Race stewards have decided not to take any further action on the eight drivers suspected of using DRS under yellow flag conditions during the 2013 F1 Grand Prix of China at Shanghai International Circuit on Sunday.

Sebastian Vettel, Mark Webber, Kimi Raikkonen, Valtteri Bottas, Daniel Riccardo, Jenson Button, Romain Grosjean and Max Chilton were all told that they would have to explain their use of the overtaking assist system after the race was over, and duly trooped off to the stewards office after the chequered flag.

But when the stewards reviewed the multiple incidents, they conceded that there had been a "degree of confusion" relating to the FIA's telemetry system, which has been hit by a series of problems since a new supplier took over provision of the service at the start of the season.

The system was once again partially disabled in China, which meant that the race officials couldn't centrally control the use of DRS by cars in the race as had been the case in previous seasons.

Moreover, there had been a delay of around a minute before drivers were informed via their steering wheel display unit about the deployment of yellow flags around the circuit, meaning that there was no way to be sure exactly what drivers had known at the time of any of the incidents being investigated.

In any case, the actual DRS use by the drivers took place along the main straight where a green light was displayed at the time, the stewards' ruling further noted.

The sheer number of drivers cited for illegal use of DRS under yellow was further evidence of how confused the situation was and how the drivers were likely not to blame for what ensued, the stewards concluded.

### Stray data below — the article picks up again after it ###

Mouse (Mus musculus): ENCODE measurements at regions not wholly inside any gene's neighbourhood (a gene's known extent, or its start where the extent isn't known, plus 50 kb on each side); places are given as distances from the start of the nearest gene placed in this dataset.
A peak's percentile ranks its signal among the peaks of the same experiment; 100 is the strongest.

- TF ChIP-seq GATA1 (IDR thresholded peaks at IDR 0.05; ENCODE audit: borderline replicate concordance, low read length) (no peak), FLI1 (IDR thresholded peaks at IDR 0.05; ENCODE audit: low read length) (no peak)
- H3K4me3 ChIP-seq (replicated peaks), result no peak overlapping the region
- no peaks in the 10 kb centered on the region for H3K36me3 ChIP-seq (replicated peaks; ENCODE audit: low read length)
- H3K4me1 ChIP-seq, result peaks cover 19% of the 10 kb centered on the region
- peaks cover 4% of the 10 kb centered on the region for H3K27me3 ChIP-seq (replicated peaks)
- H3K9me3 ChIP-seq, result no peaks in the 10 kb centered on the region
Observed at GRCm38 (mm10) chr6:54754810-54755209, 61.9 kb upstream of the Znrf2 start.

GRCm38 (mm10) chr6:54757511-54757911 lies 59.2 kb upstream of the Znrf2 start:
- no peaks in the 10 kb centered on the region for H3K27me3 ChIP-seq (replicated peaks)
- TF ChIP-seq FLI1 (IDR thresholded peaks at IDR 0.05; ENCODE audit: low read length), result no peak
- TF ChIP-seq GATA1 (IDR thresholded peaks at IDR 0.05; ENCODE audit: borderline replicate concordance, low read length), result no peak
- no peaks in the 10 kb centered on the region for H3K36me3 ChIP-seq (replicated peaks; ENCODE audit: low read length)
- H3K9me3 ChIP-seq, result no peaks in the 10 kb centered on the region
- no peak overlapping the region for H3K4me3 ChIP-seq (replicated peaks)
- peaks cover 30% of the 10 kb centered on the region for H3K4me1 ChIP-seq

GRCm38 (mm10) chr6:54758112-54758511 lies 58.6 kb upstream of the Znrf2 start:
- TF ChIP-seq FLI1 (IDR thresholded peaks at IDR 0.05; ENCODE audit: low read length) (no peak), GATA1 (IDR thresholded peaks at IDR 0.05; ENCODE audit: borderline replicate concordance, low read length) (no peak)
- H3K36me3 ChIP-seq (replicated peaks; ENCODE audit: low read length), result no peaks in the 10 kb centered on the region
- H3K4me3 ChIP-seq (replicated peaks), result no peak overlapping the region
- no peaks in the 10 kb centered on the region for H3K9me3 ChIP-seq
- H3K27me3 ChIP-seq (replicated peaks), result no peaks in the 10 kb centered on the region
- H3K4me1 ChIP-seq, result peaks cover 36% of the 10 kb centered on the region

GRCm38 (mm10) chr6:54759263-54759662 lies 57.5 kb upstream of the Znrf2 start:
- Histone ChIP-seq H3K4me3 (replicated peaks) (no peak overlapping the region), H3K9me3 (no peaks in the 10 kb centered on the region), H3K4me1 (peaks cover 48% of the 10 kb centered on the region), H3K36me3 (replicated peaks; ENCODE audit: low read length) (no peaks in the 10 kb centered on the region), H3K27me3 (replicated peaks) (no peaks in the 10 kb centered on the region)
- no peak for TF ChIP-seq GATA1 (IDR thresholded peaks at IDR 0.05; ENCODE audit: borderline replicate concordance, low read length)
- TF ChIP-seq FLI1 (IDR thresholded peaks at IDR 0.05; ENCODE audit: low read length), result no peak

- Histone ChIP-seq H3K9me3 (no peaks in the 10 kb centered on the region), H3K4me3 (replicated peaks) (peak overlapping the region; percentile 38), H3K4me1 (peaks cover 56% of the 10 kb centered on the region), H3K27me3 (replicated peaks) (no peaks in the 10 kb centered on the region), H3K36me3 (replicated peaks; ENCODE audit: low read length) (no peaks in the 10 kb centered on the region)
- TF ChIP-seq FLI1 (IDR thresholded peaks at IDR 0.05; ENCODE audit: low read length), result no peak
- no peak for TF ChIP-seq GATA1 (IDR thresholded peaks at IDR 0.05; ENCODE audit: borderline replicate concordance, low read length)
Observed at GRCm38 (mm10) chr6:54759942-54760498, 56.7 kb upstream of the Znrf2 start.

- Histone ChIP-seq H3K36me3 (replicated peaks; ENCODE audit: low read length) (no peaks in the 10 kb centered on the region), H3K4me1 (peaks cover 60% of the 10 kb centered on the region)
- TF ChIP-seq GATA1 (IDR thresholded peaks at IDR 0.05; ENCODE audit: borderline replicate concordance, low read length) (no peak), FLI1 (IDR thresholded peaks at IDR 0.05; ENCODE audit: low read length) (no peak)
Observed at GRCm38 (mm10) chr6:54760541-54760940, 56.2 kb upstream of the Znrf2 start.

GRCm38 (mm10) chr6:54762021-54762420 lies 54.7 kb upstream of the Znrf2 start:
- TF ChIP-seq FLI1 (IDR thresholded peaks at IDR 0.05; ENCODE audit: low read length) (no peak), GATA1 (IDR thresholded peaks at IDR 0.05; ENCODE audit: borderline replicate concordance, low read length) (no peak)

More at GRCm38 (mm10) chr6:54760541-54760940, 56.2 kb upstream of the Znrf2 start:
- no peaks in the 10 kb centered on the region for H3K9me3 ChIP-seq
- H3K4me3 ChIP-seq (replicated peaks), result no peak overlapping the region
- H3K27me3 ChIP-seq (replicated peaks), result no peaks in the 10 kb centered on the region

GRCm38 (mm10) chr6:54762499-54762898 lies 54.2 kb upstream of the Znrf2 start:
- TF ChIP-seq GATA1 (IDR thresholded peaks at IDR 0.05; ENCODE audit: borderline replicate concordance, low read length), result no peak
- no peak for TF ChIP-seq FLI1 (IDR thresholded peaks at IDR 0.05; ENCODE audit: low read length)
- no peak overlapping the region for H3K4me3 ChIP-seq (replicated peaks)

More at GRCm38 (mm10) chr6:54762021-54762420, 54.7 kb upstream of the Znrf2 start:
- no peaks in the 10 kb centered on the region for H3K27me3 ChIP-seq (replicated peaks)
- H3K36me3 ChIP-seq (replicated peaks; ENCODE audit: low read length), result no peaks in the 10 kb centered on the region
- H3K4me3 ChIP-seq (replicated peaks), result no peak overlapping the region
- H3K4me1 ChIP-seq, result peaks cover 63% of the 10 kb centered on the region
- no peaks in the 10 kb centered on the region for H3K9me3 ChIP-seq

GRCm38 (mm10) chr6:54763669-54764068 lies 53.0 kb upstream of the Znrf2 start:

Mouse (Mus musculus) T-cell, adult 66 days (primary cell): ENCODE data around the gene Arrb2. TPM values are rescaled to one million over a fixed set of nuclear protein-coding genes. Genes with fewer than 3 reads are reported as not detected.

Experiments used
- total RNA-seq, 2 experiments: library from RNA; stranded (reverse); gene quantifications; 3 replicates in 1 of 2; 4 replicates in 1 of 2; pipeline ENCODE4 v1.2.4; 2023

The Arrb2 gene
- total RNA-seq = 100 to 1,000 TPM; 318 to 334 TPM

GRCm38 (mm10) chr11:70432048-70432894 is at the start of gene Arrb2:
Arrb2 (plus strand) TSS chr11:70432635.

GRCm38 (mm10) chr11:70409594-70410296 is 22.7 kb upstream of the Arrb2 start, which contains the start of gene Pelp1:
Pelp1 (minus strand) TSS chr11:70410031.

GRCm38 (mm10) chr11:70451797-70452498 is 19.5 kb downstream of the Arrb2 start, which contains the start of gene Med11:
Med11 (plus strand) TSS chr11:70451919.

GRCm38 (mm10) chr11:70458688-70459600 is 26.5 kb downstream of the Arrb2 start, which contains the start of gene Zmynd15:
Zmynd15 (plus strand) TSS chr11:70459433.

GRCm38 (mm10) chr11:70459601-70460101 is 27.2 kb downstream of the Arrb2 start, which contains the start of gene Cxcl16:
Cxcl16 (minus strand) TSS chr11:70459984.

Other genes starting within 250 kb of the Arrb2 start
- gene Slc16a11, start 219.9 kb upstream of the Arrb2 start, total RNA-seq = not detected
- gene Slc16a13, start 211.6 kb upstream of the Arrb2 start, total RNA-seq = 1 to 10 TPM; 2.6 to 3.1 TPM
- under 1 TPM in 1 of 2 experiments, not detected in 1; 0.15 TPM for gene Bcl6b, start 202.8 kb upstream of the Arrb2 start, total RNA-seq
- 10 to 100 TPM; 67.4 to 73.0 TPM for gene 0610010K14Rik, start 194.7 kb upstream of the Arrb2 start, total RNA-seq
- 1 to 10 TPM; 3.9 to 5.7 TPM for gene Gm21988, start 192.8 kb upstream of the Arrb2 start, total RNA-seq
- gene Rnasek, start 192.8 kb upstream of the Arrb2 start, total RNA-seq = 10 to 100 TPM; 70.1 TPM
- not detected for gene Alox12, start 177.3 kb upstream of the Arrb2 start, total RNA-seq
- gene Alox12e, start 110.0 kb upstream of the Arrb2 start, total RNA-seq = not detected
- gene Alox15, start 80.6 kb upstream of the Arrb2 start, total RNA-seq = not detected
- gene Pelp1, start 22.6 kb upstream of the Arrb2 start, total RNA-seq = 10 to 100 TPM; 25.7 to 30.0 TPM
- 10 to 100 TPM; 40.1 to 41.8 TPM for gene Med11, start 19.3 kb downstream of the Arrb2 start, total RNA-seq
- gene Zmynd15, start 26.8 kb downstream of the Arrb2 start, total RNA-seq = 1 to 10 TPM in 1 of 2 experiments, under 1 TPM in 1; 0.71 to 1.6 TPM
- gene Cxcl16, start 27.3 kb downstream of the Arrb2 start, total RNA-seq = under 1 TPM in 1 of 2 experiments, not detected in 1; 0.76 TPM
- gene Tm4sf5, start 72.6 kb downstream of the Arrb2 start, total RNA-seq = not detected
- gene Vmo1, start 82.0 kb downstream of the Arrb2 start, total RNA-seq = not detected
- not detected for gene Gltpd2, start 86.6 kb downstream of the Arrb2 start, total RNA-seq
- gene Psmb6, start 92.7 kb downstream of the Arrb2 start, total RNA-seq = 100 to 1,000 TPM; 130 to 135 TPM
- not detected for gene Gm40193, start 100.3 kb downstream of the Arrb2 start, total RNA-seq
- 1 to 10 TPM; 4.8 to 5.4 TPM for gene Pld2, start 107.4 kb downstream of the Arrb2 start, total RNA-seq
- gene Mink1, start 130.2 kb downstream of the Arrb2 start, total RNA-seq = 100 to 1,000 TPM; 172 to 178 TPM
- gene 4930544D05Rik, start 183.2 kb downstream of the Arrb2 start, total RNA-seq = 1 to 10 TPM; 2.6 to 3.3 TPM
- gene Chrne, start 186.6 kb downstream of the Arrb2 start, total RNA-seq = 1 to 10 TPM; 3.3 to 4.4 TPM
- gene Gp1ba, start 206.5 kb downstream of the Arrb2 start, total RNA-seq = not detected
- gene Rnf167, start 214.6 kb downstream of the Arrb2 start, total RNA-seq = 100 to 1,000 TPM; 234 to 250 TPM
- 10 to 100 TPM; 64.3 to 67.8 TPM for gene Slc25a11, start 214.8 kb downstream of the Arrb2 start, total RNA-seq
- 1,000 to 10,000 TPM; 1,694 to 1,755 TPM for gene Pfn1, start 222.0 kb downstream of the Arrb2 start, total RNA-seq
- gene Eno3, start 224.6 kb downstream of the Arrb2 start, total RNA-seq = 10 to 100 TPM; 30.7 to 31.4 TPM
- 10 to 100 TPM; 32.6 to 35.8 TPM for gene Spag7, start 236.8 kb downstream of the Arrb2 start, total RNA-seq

After the stewards' ruling, the race results for the third outing of 2013 will now stand unchanged.

Earlier, the stewards handed penalties to Red Bull's Mark Webber and Sauber's Esteban Guti?rrez for causing avoidable collisions during the race. As neither driver finished the Chinese GP, their penalties will take the form of multi-place grid spot drops to be served next weekend in Bahrain. (See separate story.)

However, the stewards did have one final ruling to issue after they deemed Red Bull to be guilty of the unsafe release of Mark Webber's car from the pit lane, with the right rear wheel not securely attached. The wheel came off the car before Webber could return to pit lane on lap 16 to have it attended to, the tyre then bouncing across the track right in front of oncoming traffic. Fortunately it did so without making contact with any of the cars.

"After changing the nose and all four tyres, Mark reported a problem with the right rear on the out lap, which had certainly left the pit lane fully torqued up," Red Bull team principal Christian Horner had insisted earlier. "The right rear then came detached from the car and caused Mark to retire. Until we get the car back, it's not possible to yet conclude the exact cause."

Pressed as to whether the problem might have been down to 'finger trouble' on the part of the pit crew member fitting the wheel, Horner said: "The report from the gunman who obviously had extra time because it was not a hasty time due to nose change was that certainly the right rear was secure and done up tightly."

The race stewards ruled that the tyre problem had been down to the team and fined Red Bull 5000 euros.


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